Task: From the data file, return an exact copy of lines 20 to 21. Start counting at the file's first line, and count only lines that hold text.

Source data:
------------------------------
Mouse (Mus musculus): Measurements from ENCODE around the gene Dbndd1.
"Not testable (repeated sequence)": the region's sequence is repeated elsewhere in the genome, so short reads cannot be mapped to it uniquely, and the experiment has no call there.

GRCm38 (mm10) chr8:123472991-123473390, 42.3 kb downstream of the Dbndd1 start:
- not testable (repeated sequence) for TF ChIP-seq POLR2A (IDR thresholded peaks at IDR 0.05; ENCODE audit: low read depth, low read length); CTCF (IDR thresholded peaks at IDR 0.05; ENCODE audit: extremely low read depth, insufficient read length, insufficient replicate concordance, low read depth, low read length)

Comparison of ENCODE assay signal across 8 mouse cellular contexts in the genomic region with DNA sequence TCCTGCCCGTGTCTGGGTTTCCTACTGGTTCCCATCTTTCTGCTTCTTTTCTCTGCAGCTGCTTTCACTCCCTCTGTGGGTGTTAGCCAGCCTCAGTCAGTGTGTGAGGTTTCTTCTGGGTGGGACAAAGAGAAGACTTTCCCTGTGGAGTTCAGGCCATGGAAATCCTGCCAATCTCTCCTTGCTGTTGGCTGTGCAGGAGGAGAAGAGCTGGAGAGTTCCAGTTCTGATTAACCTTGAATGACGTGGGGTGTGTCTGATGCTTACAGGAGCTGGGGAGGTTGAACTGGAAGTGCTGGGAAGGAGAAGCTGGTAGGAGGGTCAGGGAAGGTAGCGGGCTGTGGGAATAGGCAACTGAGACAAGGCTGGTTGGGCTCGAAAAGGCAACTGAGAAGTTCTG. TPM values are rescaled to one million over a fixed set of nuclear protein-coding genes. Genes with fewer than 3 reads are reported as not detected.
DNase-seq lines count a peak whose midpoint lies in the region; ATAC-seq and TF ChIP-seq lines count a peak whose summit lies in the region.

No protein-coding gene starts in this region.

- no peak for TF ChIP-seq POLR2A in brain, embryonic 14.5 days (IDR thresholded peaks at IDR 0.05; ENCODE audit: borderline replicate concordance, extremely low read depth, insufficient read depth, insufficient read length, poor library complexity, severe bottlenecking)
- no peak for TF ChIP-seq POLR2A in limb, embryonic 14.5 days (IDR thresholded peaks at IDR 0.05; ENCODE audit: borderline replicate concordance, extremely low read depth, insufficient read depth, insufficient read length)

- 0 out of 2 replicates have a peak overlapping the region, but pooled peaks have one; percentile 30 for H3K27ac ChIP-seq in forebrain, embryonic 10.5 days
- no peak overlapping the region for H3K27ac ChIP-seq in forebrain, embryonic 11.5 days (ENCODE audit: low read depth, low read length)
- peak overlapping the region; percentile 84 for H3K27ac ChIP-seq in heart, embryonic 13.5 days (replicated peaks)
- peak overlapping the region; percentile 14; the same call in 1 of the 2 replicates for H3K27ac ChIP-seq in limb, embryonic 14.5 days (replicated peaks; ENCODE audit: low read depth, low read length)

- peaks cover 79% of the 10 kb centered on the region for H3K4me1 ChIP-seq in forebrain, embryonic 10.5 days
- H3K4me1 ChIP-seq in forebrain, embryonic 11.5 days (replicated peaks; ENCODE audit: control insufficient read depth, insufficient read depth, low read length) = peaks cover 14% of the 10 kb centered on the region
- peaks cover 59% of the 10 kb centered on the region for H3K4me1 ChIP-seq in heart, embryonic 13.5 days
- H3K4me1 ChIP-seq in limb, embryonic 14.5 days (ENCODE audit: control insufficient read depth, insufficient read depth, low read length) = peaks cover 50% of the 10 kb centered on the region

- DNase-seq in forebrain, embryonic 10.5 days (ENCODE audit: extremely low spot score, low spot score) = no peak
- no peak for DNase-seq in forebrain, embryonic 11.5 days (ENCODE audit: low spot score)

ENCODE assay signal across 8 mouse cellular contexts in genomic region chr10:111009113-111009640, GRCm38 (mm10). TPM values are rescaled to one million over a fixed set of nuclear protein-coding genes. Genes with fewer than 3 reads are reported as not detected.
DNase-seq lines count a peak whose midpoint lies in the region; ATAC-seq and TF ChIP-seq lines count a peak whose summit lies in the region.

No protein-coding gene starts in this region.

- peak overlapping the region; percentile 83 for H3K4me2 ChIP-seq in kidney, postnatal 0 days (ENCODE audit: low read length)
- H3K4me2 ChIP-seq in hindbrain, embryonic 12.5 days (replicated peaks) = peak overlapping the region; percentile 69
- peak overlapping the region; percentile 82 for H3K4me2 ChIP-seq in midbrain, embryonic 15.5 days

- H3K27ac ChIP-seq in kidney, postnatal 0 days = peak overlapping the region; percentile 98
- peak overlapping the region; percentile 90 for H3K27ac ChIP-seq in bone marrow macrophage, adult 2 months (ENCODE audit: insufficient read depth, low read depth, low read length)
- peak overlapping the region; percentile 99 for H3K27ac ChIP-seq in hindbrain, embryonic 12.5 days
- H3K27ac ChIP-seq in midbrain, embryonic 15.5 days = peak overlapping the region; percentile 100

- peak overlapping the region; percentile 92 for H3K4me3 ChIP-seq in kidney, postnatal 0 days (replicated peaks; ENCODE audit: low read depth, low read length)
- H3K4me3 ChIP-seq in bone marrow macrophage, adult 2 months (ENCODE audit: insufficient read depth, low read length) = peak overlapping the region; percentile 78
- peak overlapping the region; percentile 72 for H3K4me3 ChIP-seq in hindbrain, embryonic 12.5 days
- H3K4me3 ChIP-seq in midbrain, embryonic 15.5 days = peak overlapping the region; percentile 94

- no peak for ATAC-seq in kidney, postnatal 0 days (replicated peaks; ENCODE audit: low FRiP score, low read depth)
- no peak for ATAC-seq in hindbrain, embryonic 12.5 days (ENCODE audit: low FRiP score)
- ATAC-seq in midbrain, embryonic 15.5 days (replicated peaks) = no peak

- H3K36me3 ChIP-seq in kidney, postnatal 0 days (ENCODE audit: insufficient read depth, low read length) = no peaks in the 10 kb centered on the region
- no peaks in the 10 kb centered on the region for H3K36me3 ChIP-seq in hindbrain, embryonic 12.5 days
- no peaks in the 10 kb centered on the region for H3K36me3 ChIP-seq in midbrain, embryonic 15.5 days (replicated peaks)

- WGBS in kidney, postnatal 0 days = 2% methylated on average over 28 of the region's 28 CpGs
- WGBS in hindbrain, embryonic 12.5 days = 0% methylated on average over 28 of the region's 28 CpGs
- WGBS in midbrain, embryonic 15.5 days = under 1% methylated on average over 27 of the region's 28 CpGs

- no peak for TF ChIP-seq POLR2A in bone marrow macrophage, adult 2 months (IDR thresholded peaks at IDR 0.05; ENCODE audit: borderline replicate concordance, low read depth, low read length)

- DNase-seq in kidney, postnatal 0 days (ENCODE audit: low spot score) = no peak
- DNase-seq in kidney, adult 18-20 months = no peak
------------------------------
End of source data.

ENCODE assay signal across 8 mouse cellular contexts in genomic region chr10:111009113-111009640, GRCm38 (mm10). TPM values are rescaled to one million over a fixed set of nuclear protein-coding genes. Genes with fewer than 3 reads are reported as not detected.
DNase-seq lines count a peak whose midpoint lies in the region; ATAC-seq and TF ChIP-seq lines count a peak whose summit lies in the region.